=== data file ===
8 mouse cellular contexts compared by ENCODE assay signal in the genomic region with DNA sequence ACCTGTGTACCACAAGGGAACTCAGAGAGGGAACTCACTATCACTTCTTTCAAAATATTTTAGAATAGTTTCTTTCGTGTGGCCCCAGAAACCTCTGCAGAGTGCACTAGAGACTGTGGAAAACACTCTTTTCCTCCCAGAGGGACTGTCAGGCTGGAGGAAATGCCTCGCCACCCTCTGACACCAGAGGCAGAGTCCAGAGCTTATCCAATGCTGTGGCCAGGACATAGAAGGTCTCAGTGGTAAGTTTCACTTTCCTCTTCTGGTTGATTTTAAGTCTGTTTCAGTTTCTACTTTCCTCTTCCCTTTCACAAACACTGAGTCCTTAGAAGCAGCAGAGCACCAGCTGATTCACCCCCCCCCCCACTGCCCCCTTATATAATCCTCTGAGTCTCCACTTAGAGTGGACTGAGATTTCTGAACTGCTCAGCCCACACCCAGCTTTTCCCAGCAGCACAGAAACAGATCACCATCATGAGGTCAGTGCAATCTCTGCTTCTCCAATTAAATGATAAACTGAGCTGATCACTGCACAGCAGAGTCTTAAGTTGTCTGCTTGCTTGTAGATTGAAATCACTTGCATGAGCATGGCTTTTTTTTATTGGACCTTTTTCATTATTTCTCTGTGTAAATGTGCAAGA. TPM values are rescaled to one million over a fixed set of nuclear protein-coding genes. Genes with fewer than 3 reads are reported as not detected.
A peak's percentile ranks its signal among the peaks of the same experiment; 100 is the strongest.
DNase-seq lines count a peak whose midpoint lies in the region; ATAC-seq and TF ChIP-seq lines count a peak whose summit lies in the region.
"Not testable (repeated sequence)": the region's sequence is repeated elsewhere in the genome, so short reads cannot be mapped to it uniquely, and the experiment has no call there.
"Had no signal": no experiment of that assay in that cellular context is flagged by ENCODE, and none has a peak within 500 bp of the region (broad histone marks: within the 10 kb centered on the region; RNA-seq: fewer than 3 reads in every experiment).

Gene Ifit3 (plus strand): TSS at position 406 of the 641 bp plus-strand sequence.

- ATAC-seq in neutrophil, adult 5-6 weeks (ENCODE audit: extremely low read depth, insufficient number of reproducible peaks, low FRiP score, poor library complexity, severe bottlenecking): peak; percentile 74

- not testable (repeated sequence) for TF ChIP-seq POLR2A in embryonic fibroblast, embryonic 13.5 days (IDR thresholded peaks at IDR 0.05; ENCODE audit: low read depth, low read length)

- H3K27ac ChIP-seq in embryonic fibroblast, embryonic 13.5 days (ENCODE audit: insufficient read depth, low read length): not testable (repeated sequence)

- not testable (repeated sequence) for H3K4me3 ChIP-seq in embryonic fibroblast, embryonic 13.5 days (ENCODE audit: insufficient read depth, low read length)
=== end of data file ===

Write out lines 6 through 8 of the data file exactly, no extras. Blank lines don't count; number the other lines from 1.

Gene Ifit3 (plus strand): TSS at position 406 of the 641 bp plus-strand sequence.

- ATAC-seq in neutrophil, adult 5-6 weeks (ENCODE audit: extremely low read depth, insufficient number of reproducible peaks, low FRiP score, poor library complexity, severe bottlenecking): peak; percentile 74

- not testable (repeated sequence) for TF ChIP-seq POLR2A in embryonic fibroblast, embryonic 13.5 days (IDR thresholded peaks at IDR 0.05; ENCODE audit: low read depth, low read length)